We live in a world of abundance - abundant food, abundant entertainment, abundant choice.

What does that mean for business when consumers are overwhelmed with "product" and "content"?

When everyone's ice-cream is delicious free-range and organic, everyone's beer is a hop-filled artisan brew?


When every TV-streaming service is brimming with more brooding drama and quirky off-beat comedy than you can possibly consume?

When every news site has every story hosed down? And every music site has all the songs?

When you look at the companies that dominate the global consumer landscape the answer is clear.

Customer experience wins every time. Make it easy, save me time, tell me what I want to consume before I even realise I want to consume it.

This week digital agency Track, produced The Customer Experience Index, to compare the performance of Kiwi companies in creating loyalty and delivering customer service.

The research pulled together insights from more than 1000 interactions with organisations in different industries.

The results - unfortunately with brand names withheld – showed that banking is ahead of the game.

Airlines rate well, as do online entertainment streaming sites and grocery retailers.

Telcos and broadband providers struggle - although though the report authors note that they tend to get a tough time because there are numerous technological issues involved that are often outside of their control.

That's interesting, given the big moves Spark is making to address that issue.

Over the past month I've spent time at Spark, observing as it has made the transition to a new customer-focused work environment - known in software development circles as Agile working.

The move recognises that the company is no longer selling products that are materially different to its competitors. It is all about putting customer experience to the forefront of everything they do.

The "Agile" focus on constant, incremental, customer-centric improvements is something that software companies are very good at.

Apple regularly updates your phone software, Spotify suggests a new band it knows you are going to like, Facebook reminds you it is your mum's birthday.

This is what the experts call a transformational experience. It goes beyond simply meeting your needs and adds value in a way that makes the product indispensable.

The idea of the "experience economy" is not new.

It was coined in 1998 by two American authors - Joseph Pine and James Gilmore - who argued that the experience economy was the next stage after the agrarian economy, the industrial economy and the service economy.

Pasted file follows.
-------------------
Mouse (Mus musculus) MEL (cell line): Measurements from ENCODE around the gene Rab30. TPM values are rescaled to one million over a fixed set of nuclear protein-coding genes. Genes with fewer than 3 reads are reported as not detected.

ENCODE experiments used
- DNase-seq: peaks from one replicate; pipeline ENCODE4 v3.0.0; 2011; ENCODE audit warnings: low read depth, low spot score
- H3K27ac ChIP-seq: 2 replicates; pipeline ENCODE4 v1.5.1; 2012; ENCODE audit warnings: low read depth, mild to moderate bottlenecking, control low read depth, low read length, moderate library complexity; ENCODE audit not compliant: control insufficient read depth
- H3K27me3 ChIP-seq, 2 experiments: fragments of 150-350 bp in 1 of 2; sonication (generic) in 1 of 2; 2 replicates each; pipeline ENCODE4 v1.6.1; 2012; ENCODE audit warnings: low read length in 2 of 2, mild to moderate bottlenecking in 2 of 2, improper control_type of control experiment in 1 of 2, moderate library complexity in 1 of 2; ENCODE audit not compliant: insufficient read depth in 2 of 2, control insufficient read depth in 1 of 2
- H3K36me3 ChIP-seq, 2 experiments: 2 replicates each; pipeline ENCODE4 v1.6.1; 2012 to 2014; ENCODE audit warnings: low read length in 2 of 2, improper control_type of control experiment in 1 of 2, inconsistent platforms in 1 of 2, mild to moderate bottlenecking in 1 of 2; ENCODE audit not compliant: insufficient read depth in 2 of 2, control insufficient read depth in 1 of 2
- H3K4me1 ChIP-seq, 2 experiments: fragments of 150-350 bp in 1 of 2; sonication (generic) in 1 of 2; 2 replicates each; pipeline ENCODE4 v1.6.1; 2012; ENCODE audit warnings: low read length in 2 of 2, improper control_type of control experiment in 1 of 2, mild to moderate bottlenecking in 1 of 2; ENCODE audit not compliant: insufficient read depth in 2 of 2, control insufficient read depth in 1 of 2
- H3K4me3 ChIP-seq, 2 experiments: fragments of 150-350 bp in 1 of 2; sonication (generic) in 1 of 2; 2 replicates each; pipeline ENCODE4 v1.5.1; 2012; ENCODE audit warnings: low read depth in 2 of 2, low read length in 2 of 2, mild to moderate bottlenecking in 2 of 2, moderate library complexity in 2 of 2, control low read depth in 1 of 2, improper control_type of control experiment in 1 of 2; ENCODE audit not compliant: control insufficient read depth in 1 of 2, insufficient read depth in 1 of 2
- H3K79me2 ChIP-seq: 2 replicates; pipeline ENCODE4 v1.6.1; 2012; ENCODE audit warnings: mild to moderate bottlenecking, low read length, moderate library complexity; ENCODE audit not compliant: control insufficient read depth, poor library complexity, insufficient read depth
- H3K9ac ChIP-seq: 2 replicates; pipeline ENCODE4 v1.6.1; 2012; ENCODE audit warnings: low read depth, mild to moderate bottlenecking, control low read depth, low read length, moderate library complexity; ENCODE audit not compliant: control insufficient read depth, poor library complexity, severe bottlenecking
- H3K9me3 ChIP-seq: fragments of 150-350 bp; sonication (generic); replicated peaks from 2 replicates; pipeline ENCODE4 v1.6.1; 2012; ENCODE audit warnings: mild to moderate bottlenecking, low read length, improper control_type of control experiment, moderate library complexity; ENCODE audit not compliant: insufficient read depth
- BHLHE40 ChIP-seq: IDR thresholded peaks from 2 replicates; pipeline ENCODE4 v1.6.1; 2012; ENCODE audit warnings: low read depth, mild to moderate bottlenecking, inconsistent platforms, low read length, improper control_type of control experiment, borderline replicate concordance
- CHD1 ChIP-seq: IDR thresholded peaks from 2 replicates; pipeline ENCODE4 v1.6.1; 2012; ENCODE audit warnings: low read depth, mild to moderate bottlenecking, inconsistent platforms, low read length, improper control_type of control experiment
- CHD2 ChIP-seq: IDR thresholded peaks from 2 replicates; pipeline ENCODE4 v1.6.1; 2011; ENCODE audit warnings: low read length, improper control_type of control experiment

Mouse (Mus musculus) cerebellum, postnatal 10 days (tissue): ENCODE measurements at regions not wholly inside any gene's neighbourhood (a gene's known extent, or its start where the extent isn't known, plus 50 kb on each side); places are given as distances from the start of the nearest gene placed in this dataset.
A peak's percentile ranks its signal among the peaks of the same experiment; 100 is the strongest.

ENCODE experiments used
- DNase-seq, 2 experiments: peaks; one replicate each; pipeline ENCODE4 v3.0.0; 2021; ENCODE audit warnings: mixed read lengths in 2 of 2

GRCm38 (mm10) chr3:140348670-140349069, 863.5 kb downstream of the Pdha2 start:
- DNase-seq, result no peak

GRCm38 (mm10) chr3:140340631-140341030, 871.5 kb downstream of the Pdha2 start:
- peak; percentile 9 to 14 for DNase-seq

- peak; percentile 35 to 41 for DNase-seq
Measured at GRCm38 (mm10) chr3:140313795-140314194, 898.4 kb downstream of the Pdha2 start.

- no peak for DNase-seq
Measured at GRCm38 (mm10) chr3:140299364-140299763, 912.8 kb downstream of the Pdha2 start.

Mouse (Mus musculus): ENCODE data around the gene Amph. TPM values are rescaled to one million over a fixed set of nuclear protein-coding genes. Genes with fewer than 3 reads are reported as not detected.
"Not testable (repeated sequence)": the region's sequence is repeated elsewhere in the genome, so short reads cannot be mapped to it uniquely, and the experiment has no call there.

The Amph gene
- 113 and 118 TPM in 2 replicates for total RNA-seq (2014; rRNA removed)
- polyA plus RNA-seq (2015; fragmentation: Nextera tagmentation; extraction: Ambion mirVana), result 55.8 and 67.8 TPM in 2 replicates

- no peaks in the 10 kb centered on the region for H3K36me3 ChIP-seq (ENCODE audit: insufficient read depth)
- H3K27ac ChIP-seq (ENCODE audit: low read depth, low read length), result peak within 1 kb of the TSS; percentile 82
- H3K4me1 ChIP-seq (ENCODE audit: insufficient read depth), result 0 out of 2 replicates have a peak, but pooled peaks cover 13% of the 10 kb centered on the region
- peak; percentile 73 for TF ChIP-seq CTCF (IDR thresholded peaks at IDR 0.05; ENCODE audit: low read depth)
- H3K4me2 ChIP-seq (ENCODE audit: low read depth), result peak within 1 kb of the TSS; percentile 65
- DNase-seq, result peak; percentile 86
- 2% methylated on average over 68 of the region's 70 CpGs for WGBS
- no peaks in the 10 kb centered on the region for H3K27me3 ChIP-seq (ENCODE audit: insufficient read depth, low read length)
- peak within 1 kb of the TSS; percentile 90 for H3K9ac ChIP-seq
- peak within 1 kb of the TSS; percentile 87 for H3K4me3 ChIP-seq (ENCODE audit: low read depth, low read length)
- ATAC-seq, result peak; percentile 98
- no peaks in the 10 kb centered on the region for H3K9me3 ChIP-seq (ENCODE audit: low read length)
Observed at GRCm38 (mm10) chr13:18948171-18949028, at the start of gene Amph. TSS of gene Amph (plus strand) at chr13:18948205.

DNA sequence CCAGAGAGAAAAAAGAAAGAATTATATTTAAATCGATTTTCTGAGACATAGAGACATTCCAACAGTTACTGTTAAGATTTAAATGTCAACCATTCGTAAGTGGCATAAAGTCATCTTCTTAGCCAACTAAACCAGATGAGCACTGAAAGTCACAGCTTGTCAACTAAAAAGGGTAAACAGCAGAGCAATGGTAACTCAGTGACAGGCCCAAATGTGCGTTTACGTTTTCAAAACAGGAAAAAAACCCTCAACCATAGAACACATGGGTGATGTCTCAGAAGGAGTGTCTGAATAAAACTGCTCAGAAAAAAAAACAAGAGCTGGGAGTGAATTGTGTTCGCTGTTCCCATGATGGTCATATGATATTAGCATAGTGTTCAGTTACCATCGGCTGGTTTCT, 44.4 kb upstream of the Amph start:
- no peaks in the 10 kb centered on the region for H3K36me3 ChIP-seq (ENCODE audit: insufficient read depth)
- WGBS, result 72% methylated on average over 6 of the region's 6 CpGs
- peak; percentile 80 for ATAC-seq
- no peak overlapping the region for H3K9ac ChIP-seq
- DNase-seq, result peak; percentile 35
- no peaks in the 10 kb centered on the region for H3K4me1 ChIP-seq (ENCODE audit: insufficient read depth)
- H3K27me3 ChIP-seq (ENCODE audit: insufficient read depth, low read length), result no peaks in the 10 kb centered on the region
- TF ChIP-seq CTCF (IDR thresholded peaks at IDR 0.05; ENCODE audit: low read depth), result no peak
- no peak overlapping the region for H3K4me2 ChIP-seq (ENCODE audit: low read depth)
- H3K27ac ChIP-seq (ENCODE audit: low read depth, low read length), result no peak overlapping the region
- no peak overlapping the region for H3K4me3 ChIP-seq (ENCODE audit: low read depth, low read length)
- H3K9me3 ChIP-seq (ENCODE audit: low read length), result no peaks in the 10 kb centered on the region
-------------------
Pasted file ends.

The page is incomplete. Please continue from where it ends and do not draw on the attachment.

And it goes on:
The idea anticipated the transformation that the internet would bring to the business world but like a lot of good ideas in the 1990s it got ahead of the technology.

Twenty years later, though, that technology is delivering. We see it in the success of the tech giants that now dominate the US stock exchange - the so called FAANGs (Facebook, Apple, Amazon, Netflix and Google).

One of the basic principles of the experience economy is that: "the experience is the marketing".

In other words, if your website or app sucks, all the marketing in the world won't help.

If your website or app is a joy to use then you probably don't need to spend on marketing at all.

When did you last see an advert for Google or Uber? People use these apps because the experience is so transformative and adds so much value to their lives that they can't live without them.

That's great for consumers but problematic for local companies because it is very hard to compete with the technological resources of the global giants.

That's why it's reassuring to see Spark pushing ahead with the company-wide transformation to Agile working.

The banks are already well advanced at seeing themselves as tech businesses. They might not admit it publically, but privately they know they all offer the same products.

We think of the local Aussie banks as Goliaths but if open-source banking comes to pass they could well become the Davids.

It's not hard to imagine Google or Facebook (or some new silicon valley start-up) moving in to undercut them with a banking app so perfectly simple that the whole world adopts it.

At that point the mainstream banks would find themselves cornered and stuck as commodity players - price takers not price setters.

That would represent a seismic shake-up of the business world. It's one thing for a tech company to reinvent the way we catch a taxi. Banking goes to the very core of society.

The Customer Experience Index authors suggest 2018 may even be "the calm before the storm".

They note that despite little change in experience approval ratings in 2018 - customer expectations are rising - particularly in regards to the way their data is collected and used.

"As the social and regulatory changes set in motion in 2018 ripple out, they will become less tolerant, more aware of their rights and even more empowered," the report says.

The best-performing brands are those that can stay ahead of the curve.

They are the brands that have "bucked the trend by improving customer's perception of their experience".

If the banks are ahead of the curve on this it's because they have done the research. They know what is coming.

It could be a hell of a storm.